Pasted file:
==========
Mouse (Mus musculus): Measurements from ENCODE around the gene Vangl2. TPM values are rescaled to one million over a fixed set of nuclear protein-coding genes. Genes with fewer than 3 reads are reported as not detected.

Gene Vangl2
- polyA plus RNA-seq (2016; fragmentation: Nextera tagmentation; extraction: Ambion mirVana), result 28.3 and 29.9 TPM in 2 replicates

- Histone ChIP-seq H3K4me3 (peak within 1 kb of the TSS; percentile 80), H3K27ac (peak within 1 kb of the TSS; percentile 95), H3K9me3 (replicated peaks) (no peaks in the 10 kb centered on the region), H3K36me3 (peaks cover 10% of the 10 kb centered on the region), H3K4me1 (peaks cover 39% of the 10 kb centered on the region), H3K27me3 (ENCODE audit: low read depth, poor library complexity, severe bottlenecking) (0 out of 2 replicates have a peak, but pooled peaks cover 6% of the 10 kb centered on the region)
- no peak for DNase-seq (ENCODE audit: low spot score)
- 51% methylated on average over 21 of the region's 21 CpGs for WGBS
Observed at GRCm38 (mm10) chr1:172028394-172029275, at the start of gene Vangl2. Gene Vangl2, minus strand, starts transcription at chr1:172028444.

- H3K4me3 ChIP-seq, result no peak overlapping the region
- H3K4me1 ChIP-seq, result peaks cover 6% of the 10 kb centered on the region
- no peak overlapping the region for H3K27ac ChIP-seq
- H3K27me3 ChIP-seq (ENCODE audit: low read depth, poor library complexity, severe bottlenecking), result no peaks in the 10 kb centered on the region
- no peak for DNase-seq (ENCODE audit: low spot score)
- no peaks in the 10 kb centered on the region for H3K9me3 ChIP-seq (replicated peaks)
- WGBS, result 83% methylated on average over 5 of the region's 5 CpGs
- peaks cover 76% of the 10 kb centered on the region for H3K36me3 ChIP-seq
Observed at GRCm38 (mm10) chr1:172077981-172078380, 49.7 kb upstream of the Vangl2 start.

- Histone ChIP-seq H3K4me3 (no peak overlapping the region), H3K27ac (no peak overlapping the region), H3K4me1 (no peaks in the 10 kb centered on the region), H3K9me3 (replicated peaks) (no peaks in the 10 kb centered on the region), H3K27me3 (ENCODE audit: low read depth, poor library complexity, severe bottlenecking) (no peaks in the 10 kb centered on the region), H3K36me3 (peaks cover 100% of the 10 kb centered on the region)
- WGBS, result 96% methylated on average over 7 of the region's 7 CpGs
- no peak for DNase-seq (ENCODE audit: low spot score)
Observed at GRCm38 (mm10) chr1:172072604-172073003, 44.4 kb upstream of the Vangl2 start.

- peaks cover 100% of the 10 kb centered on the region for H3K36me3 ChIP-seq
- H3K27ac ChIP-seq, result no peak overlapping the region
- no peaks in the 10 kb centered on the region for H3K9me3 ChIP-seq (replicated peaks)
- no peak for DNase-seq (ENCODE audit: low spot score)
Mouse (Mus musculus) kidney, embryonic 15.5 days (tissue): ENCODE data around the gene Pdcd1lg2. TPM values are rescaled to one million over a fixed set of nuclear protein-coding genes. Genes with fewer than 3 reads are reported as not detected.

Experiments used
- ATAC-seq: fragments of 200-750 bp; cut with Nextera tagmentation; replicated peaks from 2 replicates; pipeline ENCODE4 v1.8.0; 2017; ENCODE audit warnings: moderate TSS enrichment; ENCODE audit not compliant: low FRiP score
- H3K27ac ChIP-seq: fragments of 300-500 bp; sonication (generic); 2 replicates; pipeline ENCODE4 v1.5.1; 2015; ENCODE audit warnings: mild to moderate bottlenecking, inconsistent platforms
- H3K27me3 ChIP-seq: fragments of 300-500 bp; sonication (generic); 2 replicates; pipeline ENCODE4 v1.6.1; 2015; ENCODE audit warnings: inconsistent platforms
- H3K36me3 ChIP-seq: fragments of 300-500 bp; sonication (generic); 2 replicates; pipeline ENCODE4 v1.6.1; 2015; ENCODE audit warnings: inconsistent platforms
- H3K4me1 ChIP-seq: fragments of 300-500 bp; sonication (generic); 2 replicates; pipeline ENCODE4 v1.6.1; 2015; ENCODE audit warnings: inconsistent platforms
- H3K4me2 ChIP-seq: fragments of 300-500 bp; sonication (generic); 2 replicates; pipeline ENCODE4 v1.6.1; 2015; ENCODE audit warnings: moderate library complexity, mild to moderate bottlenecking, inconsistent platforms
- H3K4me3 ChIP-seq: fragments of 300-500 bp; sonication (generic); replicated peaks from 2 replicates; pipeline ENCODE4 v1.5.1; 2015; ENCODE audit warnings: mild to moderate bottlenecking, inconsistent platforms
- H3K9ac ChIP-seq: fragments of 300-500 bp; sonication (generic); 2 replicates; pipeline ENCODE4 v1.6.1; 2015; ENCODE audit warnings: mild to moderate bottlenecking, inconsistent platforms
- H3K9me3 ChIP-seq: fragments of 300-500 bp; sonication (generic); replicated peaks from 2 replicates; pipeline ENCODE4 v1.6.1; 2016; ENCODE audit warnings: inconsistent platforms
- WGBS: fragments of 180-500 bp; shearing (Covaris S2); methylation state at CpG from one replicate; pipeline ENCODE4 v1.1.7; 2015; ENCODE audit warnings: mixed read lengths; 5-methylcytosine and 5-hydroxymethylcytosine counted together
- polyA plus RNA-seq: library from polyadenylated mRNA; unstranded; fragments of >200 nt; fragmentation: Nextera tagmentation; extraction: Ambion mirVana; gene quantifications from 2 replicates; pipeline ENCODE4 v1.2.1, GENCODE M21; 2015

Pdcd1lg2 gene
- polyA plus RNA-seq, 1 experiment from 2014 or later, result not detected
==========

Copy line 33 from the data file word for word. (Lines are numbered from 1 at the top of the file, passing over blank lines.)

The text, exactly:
- H3K4me3 ChIP-seq: fragments of 300-500 bp; sonication (generic); replicated peaks from 2 replicates; pipeline ENCODE4 v1.5.1; 2015; ENCODE audit warnings: mild to moderate bottlenecking, inconsistent platforms